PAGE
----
It was with deep sadness that I learnt of the passing on of Mr Sam Nzima, veteran photographer, father and grandfather. Though he lived in the province of Mpumalanga most of his late adulthood years, he was in many respects also a very big part of Johannesburg.
As a photographer for the World Newspaper during the apartheid era, he documented the June 16 1976 uprisings. His world-recognised photograph of Hector Pieterson in the hands of Mbuyisa Makhubu with Hectors’ sister Antoinette Sithole running alongside, captured the imagination of the world, and exposed the brutal repression that was the order of the day. In one picture, he exposed the brutality and mercilessness that the black youth in South Africa was exposed to. Although a still picture, he animated the struggle of the black child in South Africa.
Nzima paid the price for his sharp eye; and had to go into hiding for quite some time as he was constantly harassed by the police. This was a fate he faced together with his colleagues Peter Magubane and Mike Mzileni, to name a few. The World Newspaper was subsequently banned.
Post 1994, when the history of South Africa was being re-written, Nzima’s photography took centre stage. His picture of Pieterson was reproduced and reimagined as public art in the form of a sculpture which animates the City of Johannesburg’s Hector Pieterson Museum in Soweto.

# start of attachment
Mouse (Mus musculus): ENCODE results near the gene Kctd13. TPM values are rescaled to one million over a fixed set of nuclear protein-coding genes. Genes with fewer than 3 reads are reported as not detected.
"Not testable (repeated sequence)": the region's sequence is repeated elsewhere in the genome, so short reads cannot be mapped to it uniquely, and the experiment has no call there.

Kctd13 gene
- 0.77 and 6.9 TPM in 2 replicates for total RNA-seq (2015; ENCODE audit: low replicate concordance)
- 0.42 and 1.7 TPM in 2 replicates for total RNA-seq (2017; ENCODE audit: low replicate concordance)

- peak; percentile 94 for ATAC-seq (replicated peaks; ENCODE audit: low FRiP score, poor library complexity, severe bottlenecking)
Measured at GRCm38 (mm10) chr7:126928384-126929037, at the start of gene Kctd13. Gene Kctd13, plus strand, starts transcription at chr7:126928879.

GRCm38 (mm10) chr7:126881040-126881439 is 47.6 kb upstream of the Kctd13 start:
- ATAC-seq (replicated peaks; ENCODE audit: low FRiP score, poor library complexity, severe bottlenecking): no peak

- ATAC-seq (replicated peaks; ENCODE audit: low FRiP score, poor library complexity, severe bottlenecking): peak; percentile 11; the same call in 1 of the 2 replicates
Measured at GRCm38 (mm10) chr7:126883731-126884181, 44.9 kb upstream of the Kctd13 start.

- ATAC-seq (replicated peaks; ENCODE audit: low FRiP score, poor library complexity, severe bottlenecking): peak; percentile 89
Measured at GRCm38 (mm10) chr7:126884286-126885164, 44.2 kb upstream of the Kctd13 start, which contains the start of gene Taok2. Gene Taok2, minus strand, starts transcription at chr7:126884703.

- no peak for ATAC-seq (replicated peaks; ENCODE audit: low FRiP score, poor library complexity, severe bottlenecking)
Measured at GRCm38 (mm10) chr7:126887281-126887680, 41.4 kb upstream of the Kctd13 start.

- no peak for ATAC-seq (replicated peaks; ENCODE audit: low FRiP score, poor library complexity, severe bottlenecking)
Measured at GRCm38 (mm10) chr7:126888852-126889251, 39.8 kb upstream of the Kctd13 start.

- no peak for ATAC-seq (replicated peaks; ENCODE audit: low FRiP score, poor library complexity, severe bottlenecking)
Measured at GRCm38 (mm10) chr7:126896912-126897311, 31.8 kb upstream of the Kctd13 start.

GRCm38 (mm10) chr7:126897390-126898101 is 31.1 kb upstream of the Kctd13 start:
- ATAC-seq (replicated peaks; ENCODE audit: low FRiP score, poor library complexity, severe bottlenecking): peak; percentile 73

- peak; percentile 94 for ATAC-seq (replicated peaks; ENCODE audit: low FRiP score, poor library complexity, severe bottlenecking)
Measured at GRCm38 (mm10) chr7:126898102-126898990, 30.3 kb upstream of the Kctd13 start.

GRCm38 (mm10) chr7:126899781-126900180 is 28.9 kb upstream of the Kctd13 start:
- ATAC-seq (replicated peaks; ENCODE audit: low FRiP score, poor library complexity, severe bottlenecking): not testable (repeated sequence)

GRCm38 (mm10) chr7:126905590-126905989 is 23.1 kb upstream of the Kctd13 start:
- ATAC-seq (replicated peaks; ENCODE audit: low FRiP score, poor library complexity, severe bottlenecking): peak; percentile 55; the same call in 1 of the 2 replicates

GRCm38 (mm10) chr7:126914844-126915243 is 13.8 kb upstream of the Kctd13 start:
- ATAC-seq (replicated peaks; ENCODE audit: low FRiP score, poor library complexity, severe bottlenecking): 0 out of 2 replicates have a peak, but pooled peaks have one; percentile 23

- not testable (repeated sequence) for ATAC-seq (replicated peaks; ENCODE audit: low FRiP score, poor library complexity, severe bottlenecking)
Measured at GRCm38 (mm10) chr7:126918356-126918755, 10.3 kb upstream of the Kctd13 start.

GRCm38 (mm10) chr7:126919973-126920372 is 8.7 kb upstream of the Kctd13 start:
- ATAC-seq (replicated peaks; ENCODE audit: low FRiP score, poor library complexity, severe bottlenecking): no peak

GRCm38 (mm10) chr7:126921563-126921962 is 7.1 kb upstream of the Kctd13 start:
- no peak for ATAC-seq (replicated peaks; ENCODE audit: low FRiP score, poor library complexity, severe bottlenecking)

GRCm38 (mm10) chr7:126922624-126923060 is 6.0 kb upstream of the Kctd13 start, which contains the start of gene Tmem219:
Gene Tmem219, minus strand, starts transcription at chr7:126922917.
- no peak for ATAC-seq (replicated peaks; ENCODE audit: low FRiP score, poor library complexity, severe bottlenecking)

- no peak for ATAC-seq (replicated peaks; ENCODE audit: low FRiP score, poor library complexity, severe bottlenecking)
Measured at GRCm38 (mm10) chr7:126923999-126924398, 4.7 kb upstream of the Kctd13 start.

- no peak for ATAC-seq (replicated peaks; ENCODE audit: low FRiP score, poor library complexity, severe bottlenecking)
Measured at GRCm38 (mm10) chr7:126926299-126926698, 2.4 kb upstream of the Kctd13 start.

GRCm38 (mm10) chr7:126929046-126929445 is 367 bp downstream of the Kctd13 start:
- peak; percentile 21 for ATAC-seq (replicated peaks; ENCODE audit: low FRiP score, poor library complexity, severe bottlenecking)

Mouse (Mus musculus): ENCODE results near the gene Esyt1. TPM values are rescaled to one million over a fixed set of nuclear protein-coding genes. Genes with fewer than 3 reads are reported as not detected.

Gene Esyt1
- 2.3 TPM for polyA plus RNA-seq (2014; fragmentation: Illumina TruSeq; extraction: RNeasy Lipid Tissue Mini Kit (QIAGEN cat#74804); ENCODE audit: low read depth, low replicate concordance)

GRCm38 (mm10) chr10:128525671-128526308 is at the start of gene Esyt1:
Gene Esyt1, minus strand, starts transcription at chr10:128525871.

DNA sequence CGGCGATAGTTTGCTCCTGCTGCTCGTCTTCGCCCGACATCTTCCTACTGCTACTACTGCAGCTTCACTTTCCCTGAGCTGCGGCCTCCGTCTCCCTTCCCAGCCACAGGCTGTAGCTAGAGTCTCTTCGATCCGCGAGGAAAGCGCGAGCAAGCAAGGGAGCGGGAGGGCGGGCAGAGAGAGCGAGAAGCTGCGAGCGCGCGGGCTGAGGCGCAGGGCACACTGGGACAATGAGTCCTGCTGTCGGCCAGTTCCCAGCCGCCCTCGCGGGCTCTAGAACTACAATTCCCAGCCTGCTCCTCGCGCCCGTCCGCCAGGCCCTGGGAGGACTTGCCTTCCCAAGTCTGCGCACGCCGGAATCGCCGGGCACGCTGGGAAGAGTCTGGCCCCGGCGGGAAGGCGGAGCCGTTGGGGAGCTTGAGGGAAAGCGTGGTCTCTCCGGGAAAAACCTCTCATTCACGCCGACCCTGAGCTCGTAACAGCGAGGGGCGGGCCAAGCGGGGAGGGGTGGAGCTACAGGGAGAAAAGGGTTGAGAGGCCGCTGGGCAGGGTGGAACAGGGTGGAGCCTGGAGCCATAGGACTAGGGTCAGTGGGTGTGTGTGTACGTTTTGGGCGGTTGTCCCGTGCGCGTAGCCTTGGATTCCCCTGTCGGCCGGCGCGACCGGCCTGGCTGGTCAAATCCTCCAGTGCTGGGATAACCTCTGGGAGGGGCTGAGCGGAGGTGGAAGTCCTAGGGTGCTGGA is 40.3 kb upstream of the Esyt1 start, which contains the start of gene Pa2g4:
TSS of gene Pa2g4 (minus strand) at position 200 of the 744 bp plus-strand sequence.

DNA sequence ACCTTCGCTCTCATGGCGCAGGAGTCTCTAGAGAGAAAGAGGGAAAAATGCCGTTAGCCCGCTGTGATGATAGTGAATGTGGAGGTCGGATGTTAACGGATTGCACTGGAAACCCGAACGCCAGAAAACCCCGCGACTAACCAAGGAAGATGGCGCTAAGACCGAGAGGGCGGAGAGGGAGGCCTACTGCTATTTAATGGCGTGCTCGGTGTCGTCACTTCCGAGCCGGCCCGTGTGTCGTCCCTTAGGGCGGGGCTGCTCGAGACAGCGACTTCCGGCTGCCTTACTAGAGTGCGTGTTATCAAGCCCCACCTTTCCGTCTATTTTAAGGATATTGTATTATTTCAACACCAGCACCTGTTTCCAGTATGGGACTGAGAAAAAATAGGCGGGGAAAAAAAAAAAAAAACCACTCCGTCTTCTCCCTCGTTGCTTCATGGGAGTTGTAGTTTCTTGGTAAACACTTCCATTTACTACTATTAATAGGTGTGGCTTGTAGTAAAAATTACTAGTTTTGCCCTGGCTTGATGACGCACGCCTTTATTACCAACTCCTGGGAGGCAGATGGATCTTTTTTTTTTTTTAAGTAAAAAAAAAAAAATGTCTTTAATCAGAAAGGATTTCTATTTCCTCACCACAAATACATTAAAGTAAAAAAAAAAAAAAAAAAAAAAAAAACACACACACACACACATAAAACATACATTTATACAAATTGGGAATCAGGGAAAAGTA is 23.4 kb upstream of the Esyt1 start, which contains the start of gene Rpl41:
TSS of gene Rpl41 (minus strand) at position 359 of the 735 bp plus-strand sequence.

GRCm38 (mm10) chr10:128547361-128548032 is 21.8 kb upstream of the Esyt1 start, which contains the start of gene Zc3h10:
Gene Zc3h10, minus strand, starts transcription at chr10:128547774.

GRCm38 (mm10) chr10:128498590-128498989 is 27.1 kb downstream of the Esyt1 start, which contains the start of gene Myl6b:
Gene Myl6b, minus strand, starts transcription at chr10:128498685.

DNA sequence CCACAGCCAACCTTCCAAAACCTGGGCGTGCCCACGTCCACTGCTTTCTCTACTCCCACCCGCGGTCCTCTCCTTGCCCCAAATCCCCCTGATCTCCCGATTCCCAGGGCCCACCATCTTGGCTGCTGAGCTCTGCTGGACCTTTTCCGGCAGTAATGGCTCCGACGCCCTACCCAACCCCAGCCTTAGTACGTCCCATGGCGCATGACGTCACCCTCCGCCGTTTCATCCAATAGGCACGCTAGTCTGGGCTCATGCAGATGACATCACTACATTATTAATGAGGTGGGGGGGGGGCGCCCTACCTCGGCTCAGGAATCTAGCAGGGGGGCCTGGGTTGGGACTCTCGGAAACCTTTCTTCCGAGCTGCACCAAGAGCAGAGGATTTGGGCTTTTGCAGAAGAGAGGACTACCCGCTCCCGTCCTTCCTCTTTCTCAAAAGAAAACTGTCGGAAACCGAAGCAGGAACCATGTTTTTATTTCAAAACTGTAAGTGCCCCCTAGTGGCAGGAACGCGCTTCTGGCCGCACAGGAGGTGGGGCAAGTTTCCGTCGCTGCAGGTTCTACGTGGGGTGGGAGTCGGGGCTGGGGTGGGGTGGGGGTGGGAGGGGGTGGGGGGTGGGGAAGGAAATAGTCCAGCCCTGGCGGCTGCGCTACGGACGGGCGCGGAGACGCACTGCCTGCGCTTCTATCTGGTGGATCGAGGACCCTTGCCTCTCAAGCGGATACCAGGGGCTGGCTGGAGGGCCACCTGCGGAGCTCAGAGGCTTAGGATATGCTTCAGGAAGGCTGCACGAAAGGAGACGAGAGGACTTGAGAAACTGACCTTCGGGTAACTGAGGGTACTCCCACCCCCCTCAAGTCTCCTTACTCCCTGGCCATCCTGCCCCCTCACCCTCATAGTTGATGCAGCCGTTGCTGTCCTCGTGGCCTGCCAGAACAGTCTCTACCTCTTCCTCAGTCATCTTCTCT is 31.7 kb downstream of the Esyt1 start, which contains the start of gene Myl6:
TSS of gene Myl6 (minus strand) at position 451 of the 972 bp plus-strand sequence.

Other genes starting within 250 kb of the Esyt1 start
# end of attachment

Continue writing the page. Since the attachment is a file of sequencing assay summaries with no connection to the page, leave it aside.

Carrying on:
His photographs, together with those of his fellow photo journalists, have been the subject of many dissertations. The complex role Nzima and his fellow photo journalists played in our society is best captured by Dr Helena Pohlandt-McCormick who unearthed the 1976 archive in the following words:
“Images of the Soweto uprising have stayed with the struggle against apartheid through the years and have captured the collective imagination. As stories they became part of the discourse of liberation or, in the hands of apartheid's spokesmen, part of the rhetoric of the necessity of suppression of threats to the security of the state. As photographs they became part of the inventory of public history or, in the past, material evidence or documentation for the government's investigations.”
Sam Nzima will continue to live through his work. May he rest in peace and rise in glory. May his family and loved ones find comfort in knowing that he wrote his name in the history books of South Africa. He left an indelible mark, and he will always be remembered and celebrated.